10 Steps to Start on Twitter
Maybe you heard it from a friend or coworker: "You have to use Twitter."
You've mastered LinkedIn and Facebook, so why bother with yet another online social network?
As it turns out, there are plenty of reasons, enough that in the past six months, the number of U.S. adults on Twitter jumped to 13 percent from 8 percent, according to a new report by the Pew Research Center. Among people 30 to 49 years old, the increase is even higher, doubling to 14 percent since November.
The 5-year-old social media site, which lets people share brief messages of up to 140 characters within a network of followers, is a good place to search for a job, read the news or browse for information online. Businesses tweet to advertise deals and handle customer service. Twitter played a role in recent uprisings in Egypt and the Middle East. This week when Shaquille O'Neal announced his NBA retirement, the first to hear were his 3.8 million Twitter followers.
To keep people signing up, Twitter continues expanding its services. New features include a better search function, photo sharing and a "Follow" button that individuals and companies can add to their websites to make it even easier for people to follow them.
But back to basics. If you still haven't tried Twitter, here's what you need to know:
1. It's free and simple to get started. To create an account, go to www.twitter.com, enter your email address and choose a username and password. On your "Profile" page, add your location, photo and short description of yourself. It's not required, but if you give people a taste of who you are, they're more likely to connect. Next, add a link to your blog, company's website or your LinkedIn page -- anywhere people can find out more about you.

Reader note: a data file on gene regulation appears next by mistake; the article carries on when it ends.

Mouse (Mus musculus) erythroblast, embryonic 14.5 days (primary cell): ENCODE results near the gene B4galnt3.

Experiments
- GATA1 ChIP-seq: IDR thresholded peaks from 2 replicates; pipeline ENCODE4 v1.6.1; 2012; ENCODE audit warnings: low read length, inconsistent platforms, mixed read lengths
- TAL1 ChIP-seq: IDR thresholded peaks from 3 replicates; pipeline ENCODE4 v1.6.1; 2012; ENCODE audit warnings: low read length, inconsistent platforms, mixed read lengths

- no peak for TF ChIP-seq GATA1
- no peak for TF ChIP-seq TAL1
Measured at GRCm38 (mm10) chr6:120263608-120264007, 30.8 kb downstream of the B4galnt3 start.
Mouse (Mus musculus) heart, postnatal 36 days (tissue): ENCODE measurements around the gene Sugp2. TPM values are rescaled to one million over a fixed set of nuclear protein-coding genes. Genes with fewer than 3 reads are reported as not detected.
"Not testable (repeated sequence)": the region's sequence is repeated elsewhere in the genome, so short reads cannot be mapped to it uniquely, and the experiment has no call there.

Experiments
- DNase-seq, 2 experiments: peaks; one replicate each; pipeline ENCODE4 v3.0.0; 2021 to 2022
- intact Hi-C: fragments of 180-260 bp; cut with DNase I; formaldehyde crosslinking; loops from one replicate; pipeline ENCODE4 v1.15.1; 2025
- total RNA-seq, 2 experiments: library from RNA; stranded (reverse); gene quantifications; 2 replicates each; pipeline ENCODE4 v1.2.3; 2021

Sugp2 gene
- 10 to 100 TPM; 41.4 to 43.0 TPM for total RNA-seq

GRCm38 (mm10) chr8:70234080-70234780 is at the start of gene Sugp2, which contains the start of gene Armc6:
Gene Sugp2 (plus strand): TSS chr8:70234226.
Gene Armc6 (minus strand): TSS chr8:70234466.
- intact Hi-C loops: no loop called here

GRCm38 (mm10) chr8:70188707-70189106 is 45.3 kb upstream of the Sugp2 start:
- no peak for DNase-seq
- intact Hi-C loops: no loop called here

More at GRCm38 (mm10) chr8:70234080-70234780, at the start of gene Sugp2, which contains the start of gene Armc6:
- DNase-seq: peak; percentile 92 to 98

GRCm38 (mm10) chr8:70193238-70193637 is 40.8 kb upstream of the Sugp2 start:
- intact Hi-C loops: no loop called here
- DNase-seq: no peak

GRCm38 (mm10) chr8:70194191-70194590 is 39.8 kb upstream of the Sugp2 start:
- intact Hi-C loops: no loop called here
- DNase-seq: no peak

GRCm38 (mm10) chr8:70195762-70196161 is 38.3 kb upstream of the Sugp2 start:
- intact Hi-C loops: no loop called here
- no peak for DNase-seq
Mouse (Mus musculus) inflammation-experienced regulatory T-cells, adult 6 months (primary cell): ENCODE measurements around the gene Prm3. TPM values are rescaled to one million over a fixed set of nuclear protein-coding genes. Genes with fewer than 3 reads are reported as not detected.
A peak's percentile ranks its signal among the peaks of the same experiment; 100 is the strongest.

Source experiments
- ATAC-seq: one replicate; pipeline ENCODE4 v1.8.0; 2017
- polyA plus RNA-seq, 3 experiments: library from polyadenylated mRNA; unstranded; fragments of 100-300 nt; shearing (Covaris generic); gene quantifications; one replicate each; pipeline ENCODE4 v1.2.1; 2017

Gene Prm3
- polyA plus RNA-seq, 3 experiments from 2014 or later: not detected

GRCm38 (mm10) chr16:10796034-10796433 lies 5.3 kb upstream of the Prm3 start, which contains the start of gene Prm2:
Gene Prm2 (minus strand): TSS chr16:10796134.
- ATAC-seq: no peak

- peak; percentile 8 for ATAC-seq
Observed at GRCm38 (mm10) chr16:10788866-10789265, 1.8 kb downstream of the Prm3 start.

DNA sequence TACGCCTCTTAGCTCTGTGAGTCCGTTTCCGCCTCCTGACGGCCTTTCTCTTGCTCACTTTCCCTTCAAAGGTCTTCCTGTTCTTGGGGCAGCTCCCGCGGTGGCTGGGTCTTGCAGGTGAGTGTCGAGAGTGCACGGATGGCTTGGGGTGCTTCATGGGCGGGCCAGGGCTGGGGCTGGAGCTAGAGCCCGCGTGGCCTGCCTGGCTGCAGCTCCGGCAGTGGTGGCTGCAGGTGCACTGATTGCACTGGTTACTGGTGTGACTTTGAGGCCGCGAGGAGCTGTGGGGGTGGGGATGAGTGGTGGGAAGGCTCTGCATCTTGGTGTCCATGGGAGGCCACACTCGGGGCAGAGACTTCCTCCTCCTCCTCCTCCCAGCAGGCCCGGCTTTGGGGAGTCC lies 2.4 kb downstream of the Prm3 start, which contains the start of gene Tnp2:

2. Your tweet stream is only as good as the people you follow. For Twitter to work, you need to follow people. Once you follow them, you'll be able to read what they're saying in your Twitter homepage's timeline. If they follow you back, they'll be able to do likewise. Use the search box at the top of your Twitter home page to search for people you know. Once their profile comes up, click on the "Follow" button to add them to your "Following" list. You can also use the "Who to Follow" tab on the main Twitter navigation bar to add contacts from your Gmail, LinkedIn, AOL, Yahoo or Hotmail accounts, or to send someone an email invitation. You can also use the "Browse Interests" link to find and follow well-known Twitter users based on your mutual interests.